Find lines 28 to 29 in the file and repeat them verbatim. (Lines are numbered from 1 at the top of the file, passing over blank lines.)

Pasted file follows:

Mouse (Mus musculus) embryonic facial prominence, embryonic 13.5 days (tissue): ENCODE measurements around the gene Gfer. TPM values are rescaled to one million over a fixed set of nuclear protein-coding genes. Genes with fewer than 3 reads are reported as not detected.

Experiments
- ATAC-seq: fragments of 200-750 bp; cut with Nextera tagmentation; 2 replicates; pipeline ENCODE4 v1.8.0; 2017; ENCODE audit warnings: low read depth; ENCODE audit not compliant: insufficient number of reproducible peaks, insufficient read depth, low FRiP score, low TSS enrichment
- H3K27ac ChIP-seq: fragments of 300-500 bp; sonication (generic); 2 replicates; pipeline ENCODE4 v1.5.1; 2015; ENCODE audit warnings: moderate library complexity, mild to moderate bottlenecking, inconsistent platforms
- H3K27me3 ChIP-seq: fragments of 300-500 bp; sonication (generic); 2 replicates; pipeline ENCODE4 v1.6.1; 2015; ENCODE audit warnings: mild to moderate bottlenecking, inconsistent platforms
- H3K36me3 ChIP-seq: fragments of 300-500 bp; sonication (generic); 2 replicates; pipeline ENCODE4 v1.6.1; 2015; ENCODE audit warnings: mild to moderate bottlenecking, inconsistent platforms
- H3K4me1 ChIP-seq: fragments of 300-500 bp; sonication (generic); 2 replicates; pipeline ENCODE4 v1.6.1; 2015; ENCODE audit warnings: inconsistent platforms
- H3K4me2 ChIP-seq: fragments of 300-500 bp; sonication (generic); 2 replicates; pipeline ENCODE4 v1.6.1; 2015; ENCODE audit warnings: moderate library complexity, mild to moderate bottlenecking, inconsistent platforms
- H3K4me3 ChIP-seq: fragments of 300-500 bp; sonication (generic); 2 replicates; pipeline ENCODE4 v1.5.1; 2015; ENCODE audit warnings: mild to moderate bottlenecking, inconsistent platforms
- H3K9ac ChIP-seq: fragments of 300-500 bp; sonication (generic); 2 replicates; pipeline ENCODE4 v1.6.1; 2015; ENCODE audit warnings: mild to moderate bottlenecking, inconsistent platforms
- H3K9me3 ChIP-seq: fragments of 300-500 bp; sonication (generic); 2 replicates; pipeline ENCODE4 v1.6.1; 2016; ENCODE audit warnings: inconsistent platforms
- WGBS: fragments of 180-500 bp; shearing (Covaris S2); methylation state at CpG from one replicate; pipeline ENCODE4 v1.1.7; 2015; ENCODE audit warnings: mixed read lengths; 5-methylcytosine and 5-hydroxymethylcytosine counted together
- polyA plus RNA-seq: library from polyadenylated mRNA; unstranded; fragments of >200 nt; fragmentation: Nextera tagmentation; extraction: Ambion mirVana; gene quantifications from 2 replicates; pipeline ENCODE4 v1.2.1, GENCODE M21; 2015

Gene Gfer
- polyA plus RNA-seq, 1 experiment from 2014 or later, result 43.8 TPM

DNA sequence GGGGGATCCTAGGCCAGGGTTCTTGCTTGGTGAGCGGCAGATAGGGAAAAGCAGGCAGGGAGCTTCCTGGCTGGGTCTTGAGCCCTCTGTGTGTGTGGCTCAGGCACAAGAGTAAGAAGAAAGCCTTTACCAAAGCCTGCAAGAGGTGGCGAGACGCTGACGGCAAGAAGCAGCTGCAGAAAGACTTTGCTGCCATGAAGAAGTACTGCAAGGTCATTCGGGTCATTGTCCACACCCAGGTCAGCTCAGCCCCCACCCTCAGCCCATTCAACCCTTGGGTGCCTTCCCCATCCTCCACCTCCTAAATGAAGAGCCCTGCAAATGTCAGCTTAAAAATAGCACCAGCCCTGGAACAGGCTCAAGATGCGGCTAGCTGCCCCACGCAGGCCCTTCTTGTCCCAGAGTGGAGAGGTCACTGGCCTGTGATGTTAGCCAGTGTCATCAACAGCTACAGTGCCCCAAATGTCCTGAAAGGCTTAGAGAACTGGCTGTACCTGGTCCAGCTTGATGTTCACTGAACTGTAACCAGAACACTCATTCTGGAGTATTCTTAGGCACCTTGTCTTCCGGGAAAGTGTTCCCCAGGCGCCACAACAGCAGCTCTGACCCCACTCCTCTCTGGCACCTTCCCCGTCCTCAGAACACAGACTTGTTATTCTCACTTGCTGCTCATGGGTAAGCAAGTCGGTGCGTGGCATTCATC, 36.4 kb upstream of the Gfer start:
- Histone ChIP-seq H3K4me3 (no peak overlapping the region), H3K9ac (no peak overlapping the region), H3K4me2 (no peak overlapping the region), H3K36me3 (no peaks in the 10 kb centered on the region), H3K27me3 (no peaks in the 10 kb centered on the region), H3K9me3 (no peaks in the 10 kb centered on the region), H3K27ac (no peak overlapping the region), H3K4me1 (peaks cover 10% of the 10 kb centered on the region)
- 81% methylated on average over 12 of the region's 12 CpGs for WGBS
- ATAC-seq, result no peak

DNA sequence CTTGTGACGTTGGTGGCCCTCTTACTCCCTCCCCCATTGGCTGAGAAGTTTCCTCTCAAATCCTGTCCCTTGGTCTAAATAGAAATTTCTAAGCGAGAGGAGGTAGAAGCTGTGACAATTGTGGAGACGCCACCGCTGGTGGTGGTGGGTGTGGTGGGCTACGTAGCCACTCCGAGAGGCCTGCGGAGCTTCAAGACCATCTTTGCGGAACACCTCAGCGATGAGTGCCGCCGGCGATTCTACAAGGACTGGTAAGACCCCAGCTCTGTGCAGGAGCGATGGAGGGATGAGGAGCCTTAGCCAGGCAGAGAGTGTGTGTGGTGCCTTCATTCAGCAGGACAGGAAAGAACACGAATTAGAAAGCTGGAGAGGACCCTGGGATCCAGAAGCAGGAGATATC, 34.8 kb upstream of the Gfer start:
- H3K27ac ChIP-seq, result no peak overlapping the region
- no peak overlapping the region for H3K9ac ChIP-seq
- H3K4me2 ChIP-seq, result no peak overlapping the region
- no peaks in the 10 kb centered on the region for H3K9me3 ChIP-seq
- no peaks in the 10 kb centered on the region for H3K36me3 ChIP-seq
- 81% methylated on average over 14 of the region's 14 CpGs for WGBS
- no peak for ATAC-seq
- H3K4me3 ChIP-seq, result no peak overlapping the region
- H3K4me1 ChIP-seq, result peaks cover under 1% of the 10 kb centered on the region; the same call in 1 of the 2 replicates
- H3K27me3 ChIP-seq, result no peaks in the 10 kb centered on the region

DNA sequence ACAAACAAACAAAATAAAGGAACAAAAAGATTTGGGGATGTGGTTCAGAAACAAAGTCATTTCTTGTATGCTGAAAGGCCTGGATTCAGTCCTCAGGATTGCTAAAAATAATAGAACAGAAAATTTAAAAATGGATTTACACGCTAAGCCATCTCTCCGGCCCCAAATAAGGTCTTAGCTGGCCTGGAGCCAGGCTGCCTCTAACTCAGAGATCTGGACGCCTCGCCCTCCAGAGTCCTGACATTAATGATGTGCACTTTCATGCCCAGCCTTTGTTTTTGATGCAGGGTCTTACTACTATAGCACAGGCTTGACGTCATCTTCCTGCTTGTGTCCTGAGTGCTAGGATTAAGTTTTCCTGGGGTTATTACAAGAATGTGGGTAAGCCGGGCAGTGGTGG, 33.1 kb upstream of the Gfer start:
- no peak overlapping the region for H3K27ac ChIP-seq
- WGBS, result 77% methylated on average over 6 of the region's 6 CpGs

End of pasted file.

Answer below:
- H3K4me3 ChIP-seq, result no peak overlapping the region
- H3K4me1 ChIP-seq, result peaks cover under 1% of the 10 kb centered on the region; the same call in 1 of the 2 replicates